A trip to Chernobyl: a haunting tour of Ukraine’s radioactive crumbling ghost town

Pripyat's ruined swimming pool in Chernobyl. Picture: Dominika Trelinska.

Pripyat's ruined swimming pool in Chernobyl. Picture: Dominika Trelinska. - Credit: Archant

Marianne Gray visits the once pretty town of Pripyat to witness the fallout from the world’s worst nuclear reactor catastrophe and finds ‘a paradise turned to hell on earth’

I first went to Kiev, the elegant 19th Century capital of Ukraine, 15 years ago and saw the Chernobyl Museum.

That was 15 years after the nuclear disaster when several blasts brought down Reactor No. 4 of the nuclear power plant.

It was the 20th Century’s gravest technological catastrophe with 50 million curies (Ci) of radioactivity released into the atmosphere.

Four hundred and eighty five villages and towns were wiped out. The number of people dead is still uncalculated.

Now, 30 years after the disaster, you can go into the toxic wasteland that is the ‘radio active exclusion zone’ but not alone. You have to join a tour. And so I did, travelling with nine others, to the Zone 60kms north of Kiev.

We went through various checkpoints (12 in all) and through contamination machines to check radiation exposure.

Most Read

If you don’t pass the test you become one of ‘them’ with the eyes that glow at night. Just like in the movies, but this time for real!

We had to wear long trousers, long-sleeved shirts, boots and not touch anything, including stray dogs. Dust is the enemy.

All over the place yellow triangular street signs with three red dots warned us of no-go high radiation areas.

When our little yellow Geiger counters bleeped loudly you had to back off fast.

A town was built in 1970 a few kilometers from the power plant to serve it. A five minute drive away, Pripyat, named after the local river, was lovely.

It had a hotel, cinema, school, hospital, blocks of flats, rows of cottages, supermarket, a fairground with a ferris wheel.

It was the Soviet Union’s ninth nuclear city.

The residents loved living there until, in 1986, they heard the bang and saw the flames when the concrete protecting the reactor cracked on April 27th and the 1,000 tonne roof blew off from a steam explosion.

Their pretty new town was enveloped in radioactive fog then it was blown to hell and gone.

The Zone had to be evacuated. For the next 10 days every inhabitant was taken in 1,200 buses to somewhere safe(r), possessions and pets left behind.

They were to start again in some other town. Moscow said little, preferring a cover-up. It was a matter of evacuate and be done.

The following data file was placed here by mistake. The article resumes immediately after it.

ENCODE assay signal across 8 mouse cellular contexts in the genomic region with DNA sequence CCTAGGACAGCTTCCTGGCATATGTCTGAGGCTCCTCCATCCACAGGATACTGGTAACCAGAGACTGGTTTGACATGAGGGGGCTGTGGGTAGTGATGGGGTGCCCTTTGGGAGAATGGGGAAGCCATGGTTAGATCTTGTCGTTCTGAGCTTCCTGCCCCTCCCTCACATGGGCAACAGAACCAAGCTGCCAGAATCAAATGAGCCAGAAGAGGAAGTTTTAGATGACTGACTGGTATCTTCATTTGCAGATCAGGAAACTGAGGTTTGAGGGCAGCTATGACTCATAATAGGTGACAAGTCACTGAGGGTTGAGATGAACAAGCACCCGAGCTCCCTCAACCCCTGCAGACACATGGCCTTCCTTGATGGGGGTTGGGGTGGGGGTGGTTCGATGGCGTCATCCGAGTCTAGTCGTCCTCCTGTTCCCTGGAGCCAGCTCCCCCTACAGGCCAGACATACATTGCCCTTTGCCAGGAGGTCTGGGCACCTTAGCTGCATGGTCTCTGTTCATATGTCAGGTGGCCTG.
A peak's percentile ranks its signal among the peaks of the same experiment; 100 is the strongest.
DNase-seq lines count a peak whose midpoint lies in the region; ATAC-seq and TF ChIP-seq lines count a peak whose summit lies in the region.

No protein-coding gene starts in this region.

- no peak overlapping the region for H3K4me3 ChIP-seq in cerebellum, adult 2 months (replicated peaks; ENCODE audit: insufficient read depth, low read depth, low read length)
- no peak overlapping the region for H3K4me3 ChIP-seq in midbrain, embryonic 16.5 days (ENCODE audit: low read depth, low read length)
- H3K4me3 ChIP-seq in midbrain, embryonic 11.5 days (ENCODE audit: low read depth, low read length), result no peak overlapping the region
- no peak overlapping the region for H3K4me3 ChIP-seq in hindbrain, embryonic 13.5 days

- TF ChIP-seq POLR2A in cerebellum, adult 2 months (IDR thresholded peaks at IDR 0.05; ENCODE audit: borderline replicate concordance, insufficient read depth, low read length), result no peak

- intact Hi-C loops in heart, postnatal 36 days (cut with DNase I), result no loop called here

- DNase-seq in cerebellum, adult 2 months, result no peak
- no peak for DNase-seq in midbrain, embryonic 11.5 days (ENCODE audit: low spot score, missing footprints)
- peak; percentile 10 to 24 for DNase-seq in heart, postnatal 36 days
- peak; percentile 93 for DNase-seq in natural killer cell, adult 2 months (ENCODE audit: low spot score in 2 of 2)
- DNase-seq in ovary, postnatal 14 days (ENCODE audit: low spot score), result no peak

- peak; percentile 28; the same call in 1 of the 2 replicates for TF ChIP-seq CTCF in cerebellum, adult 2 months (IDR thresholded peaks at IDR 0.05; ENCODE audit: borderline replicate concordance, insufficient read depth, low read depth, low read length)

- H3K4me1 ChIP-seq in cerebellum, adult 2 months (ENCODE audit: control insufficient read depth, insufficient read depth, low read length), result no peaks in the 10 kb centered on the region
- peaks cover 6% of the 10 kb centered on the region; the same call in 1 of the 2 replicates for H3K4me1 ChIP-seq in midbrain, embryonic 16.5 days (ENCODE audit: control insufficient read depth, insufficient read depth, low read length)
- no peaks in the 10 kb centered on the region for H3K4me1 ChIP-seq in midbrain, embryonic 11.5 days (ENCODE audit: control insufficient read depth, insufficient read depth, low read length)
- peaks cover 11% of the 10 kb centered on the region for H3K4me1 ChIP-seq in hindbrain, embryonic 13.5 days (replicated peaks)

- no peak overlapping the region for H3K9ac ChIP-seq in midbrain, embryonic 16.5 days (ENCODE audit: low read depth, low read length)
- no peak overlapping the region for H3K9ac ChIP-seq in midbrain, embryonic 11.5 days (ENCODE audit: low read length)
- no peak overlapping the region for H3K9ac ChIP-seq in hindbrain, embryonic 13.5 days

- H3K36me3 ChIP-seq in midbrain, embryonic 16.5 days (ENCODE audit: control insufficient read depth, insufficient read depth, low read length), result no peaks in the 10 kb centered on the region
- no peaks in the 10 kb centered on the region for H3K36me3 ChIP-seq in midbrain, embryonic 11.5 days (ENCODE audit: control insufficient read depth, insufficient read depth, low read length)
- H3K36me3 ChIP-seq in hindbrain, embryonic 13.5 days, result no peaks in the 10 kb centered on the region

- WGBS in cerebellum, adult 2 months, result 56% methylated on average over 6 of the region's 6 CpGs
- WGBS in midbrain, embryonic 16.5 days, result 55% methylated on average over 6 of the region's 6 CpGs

We couldn’t stay in nuclear blasted Pripyat, so we slept-over in the town of Chernobyl where there are some rooms for workers. From there we set off to see Pripyat.

Welcome to a ghost town, unmaintained for 30 years and crumbling. Paradise turned to hell on earth.

Between lines of fresh green trees, small villages appeared flattened as grassy hills, abandoned houses in various states of decay peeped out between the branches, sometimes whole deserted apartment blocks were glimpsed.

Then the town, scarily desolate. The main square with the destroyed fountain and the overgrown silver birches.

The Soviet-era Palace of Culture was just broken wooden shelves and legless chairs.

The supersize pool with its diving boards and changing room, the hospital with its maternity ward, the nursery with its empty cots, ruined dolls and a wheel-less tricycle. Somebody piped up : ‘Just like Newcastle, the wheels have been nicked!’.

We laughed, uneasily, and picked our way through the school and the classroom with a picture of Lenin still on the wall, and the rusty dodgem cars in the funfair. It’s a mysterious place.

Nearby 2000 people still work on the nuclear reactors – six months on, six months off, somewhere else far away.

The current project is a vast steel sheath, a curved dome covering the entire plant of Reactor 4. 18,000 tonnes of metal alone is needed.

It’s a £1.3billion job funded by donations from various nations, and designed to contain concrete, radioactive dust, nuclear material, graphite, disintegrating walls and gamma rays.

The dome stops it spewing death again.

Large enough to encase Notre Dame cathedral it sparkles dazzlingly in the sun. The UK’s largest bird of prey, a white-tailed eagle, flew overhead, circling, spotting a possibly radiated mouse.

Men in bright yellow jackets rushed forward indicating to us not to take photos of the reactors.

The wind whistled in the trees. We all spoke in subdued voices. Grotesque yet fascinating, and contaminated forever.

Back on the bus we drove past a sign saying : ‘Drive as fast as you can’, heading back speedily to the buzz and energy of Kiev with her glorious churches and elegant houses.

We want to get home, clean the dust off our boots and have a long, hot, cleansing shower.

The Zone, Chernobyl, is a place I’ll never forget and I’m so grateful to have been there. But I’m not sure I’ll be rushing back to Pripyat.

Maybe one day I’ll go back to trek with the wolves, the deer and big brown bears they say live in the zone’s forests.

Maybe to watch the silvery sheath being slid over the remains of Reactor 4. But I’m not at all sure.

Regent Holidays do two trips a year to Chernobyl. The next is in September. regentholidays.co.uk